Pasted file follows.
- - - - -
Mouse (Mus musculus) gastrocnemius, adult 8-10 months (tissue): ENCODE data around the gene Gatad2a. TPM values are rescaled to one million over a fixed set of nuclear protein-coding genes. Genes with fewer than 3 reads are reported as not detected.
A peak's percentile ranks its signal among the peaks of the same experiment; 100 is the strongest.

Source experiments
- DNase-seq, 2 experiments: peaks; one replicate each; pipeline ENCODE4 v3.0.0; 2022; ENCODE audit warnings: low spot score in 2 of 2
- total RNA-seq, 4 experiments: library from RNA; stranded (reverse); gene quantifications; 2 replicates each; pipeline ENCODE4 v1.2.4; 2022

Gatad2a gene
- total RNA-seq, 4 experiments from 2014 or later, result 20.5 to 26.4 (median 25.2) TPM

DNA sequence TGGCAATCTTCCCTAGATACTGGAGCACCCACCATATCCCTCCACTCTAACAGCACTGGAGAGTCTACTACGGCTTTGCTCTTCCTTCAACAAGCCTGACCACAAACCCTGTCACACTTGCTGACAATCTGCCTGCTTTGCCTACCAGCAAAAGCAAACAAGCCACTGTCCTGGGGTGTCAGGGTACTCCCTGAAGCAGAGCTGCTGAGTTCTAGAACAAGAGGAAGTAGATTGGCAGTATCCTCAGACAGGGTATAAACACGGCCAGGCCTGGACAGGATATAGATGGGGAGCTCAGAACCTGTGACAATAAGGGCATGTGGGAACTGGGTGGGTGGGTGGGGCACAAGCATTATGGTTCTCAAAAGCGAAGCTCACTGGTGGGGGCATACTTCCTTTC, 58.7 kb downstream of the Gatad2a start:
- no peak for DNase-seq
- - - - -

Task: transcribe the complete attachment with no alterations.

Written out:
Mouse (Mus musculus) gastrocnemius, adult 8-10 months (tissue): ENCODE data around the gene Gatad2a. TPM values are rescaled to one million over a fixed set of nuclear protein-coding genes. Genes with fewer than 3 reads are reported as not detected.
A peak's percentile ranks its signal among the peaks of the same experiment; 100 is the strongest.

Source experiments
- DNase-seq, 2 experiments: peaks; one replicate each; pipeline ENCODE4 v3.0.0; 2022; ENCODE audit warnings: low spot score in 2 of 2
- total RNA-seq, 4 experiments: library from RNA; stranded (reverse); gene quantifications; 2 replicates each; pipeline ENCODE4 v1.2.4; 2022

Gatad2a gene
- total RNA-seq, 4 experiments from 2014 or later, result 20.5 to 26.4 (median 25.2) TPM

DNA sequence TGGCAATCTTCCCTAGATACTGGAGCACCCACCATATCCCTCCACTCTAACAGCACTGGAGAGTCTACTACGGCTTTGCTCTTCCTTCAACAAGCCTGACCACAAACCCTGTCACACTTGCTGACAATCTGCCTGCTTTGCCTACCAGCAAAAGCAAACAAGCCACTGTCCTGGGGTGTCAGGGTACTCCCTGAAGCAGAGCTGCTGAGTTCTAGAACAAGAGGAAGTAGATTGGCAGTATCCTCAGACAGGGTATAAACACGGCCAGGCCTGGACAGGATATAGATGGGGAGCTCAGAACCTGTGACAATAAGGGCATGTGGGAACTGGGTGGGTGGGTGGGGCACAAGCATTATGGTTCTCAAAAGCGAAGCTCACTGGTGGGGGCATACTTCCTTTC, 58.7 kb downstream of the Gatad2a start:
- no peak for DNase-seq